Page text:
The city's generosity in handing out tax breaks for renovated commercial and residential properties costs the city millions in lost tax revenue, a city audit of the popular tax-abatement program suggests.
Four City Council members are proposing to scale back the program and have already drafted an ordinance to restrict the amount of time during which commercial property owners can claim a tax break. The council plans to take up the issue sometime after September. But commercial properties are only half the problem, the audit says. It recommends restricting the residential portion of the program as well.
The tax abatement program works like this: Someone buys a dilapidated old home in Jackson Ward for $20,000 and renovates it completely. With the improvements, the home's assessed value becomes $120,000.
Normally the homeowner would owe the city $1,596 in annual property taxes, at the current rate of $1.33 per $100 of assessed value. If the property is enrolled in the tax abatement program, however, the homeowner only pays $266 in taxes on the home's value before the improvements. The homeowner enjoys this low tax rate for 10 years, after which time the tax gradually increases. After 15 years, the owner pays the full amount.
Tax abatement for commercial and industrial properties in enterprise zones is more liberal, allowing owners to avoid paying any taxes on the improvements for the full 15 years.
The tax rehabilitation program was "meant to entice developers to invest in run-down properties and make the buildings attractive again for commercial use," the report says. But fewer Richmond properties are dilapidated now, in part because developers have eagerly taken advantage of the tax credits, the report continues.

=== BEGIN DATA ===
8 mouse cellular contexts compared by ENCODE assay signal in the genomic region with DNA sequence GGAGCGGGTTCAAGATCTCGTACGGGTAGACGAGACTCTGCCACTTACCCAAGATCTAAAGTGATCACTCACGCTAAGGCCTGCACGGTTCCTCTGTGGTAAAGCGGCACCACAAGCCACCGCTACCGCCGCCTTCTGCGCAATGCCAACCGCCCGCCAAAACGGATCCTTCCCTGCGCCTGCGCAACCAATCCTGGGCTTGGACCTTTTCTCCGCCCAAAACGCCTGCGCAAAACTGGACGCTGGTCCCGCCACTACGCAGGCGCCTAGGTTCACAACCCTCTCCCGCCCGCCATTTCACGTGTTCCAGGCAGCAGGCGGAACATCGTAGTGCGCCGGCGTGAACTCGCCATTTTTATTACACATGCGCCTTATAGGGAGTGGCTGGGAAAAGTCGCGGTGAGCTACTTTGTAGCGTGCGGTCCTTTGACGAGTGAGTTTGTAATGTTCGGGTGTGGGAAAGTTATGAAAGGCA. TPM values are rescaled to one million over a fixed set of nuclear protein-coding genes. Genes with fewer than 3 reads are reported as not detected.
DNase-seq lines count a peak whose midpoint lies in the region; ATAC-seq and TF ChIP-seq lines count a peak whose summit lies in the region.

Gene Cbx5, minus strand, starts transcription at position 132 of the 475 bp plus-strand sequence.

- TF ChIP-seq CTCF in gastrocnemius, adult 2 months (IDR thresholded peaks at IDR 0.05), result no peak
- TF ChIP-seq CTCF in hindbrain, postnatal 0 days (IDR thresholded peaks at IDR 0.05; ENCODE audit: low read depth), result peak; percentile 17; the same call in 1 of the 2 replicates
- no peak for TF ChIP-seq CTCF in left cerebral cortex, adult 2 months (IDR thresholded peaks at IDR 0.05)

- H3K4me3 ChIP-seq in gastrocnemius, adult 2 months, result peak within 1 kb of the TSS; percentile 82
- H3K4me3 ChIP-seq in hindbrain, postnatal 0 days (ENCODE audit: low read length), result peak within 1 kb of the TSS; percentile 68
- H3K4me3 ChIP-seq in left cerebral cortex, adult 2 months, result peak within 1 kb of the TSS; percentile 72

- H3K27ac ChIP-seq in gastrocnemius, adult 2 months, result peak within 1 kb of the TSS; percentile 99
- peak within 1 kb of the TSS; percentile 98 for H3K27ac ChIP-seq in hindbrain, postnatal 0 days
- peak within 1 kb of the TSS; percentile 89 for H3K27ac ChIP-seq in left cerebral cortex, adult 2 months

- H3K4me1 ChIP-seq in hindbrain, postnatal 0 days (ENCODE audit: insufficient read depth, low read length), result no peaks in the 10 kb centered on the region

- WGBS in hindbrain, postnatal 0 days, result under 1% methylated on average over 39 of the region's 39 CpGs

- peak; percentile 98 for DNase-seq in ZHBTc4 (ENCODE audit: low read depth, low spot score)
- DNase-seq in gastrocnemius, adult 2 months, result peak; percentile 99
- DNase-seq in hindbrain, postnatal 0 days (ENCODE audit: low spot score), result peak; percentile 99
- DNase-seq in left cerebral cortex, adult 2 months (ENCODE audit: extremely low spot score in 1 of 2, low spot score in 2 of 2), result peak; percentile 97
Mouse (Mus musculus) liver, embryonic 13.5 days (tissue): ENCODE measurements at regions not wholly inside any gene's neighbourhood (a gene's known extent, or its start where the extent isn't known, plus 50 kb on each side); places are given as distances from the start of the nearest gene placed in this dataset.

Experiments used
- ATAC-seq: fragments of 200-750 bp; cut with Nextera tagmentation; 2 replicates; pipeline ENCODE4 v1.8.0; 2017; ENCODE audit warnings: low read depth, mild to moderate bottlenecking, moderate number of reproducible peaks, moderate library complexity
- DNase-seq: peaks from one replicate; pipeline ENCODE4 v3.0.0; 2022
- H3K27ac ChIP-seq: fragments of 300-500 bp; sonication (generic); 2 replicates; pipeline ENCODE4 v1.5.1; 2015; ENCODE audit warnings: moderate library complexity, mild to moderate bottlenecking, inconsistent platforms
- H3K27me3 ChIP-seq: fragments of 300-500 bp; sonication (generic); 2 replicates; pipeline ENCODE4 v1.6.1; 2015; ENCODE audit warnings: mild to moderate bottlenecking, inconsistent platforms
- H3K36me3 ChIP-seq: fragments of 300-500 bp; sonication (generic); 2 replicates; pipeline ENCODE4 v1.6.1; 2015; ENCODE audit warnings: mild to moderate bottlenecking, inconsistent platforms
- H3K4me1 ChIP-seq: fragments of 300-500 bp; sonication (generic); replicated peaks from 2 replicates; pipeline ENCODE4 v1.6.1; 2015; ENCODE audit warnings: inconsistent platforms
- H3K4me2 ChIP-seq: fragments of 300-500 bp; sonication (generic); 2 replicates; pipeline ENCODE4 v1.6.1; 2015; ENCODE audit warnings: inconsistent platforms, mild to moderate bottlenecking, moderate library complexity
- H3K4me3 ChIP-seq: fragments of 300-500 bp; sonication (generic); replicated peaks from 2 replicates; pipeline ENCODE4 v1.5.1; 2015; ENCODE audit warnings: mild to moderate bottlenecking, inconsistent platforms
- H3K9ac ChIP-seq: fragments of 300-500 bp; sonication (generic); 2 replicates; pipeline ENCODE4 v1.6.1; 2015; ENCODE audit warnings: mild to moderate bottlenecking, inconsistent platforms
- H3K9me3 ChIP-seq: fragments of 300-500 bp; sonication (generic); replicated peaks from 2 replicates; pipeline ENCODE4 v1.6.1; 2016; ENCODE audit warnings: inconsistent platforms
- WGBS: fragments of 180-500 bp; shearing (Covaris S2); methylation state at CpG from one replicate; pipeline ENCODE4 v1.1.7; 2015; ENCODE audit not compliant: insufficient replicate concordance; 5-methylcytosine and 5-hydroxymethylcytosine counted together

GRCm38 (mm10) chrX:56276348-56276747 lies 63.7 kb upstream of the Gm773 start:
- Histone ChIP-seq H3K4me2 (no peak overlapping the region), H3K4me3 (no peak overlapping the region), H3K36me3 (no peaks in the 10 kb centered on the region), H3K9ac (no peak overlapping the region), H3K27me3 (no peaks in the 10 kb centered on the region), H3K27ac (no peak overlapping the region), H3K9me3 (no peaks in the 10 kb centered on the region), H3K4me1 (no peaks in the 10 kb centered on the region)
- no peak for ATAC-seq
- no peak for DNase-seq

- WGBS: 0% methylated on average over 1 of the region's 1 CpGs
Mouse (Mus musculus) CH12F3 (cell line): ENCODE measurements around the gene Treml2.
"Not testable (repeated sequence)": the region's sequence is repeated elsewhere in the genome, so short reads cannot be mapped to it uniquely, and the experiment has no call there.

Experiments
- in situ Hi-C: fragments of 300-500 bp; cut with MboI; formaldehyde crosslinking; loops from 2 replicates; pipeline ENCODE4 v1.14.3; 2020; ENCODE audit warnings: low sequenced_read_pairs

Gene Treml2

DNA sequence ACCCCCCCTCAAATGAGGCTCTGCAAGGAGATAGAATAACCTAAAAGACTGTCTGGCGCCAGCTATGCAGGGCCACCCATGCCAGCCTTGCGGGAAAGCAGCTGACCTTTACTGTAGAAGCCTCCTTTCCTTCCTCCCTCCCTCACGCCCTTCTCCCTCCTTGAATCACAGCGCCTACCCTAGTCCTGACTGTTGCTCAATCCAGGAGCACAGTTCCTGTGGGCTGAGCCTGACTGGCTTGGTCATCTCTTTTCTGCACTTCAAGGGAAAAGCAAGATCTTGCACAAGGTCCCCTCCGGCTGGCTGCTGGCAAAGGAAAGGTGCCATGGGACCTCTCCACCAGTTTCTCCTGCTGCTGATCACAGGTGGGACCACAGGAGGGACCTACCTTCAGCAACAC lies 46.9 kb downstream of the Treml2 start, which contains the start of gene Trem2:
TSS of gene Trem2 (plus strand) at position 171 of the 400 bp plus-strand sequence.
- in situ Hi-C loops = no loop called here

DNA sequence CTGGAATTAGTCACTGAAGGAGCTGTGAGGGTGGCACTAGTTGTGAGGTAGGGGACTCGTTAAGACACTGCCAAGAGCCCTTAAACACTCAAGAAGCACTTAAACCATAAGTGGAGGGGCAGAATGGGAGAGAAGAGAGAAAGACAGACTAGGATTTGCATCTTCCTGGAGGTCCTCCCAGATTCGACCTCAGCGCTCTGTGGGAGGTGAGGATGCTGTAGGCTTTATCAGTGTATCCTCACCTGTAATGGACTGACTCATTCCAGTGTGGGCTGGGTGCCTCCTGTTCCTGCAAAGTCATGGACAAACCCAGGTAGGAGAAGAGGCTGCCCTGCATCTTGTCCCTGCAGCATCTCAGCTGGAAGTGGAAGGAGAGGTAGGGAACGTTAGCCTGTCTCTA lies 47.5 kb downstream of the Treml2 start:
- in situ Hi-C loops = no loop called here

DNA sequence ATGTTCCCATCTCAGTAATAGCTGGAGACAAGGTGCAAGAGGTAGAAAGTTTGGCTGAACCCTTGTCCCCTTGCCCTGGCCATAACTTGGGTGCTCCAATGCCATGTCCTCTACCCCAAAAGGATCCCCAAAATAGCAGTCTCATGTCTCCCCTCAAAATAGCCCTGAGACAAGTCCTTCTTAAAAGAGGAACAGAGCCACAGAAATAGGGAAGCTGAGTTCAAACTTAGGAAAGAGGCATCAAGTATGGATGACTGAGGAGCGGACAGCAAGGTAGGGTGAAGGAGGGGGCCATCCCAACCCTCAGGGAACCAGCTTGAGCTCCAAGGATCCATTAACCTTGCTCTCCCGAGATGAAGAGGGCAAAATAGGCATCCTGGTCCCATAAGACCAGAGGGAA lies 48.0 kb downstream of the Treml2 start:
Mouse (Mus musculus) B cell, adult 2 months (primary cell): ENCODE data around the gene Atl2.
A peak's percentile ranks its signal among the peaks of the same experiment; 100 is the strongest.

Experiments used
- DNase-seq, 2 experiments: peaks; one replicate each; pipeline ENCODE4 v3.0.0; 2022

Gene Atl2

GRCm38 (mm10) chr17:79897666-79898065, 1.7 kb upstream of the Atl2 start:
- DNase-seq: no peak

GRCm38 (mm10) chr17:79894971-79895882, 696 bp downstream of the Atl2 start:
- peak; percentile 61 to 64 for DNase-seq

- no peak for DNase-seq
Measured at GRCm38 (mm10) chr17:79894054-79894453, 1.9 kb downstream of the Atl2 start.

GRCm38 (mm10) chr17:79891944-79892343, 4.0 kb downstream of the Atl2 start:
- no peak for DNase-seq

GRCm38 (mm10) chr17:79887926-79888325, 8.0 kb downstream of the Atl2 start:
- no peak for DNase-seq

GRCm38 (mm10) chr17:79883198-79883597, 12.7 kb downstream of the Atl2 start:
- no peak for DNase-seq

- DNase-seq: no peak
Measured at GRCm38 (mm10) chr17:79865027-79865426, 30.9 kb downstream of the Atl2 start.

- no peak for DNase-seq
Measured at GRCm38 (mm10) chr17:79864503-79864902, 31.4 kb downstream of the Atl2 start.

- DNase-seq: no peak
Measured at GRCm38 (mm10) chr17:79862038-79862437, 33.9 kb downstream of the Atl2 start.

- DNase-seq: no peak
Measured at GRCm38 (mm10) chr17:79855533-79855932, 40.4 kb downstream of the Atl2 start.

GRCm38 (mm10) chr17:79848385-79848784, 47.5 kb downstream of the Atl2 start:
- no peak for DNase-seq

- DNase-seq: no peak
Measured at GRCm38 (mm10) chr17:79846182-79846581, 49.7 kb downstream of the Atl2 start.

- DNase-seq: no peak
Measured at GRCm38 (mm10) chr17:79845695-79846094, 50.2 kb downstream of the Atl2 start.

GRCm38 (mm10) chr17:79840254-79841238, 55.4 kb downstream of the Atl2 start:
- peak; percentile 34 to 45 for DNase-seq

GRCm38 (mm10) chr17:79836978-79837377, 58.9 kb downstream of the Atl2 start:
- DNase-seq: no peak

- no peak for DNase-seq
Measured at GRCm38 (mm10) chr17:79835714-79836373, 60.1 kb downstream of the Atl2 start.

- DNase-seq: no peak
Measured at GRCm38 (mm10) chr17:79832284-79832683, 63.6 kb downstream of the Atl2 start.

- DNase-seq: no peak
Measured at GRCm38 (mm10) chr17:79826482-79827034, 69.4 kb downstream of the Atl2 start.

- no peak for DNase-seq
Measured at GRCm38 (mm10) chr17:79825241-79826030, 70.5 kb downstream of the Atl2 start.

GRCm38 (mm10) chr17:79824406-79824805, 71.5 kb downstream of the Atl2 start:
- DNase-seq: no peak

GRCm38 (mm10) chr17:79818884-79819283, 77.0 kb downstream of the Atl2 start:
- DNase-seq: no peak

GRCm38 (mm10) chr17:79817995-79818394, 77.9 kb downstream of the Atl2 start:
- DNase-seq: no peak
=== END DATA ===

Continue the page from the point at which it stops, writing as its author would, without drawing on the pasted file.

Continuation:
The audit also found that many properties in the program are located in affluent neighborhoods, such as Westhampton and the Fan, and that people have gotten tax breaks for renovations to properties that were already in fine shape. "It's not a bad program, it's just time to maybe rethink it," says City Auditor Lance Kronzer.
It's up to the council to decide how to change the program. Kronzer recommends either shortening the length of the tax credit program by five years, or eliminating the tax credits entirely except in enterprise zones.
If the residential program were shortened so homeowners got five years tax-free, then gradually paid more over the next five years, the city would collect about $960,000 more each year in real estate taxes.
That's a harsh way to reform the program, says Jennie Dotts, executive director of the Alliance to Conserve Old Richmond Neighborhoods. Dotts credits the tax abatements with reviving neighborhoods like Church Hill.
She suggests restricting the program to residents of "struggling or emerging" areas, cutting out speculators and people in pricey neighborhoods. "Those are the people who don't necessarily need it," Dotts says. "But I don't like the idea of denying it to homeowners." Melissa Scott Sinclair
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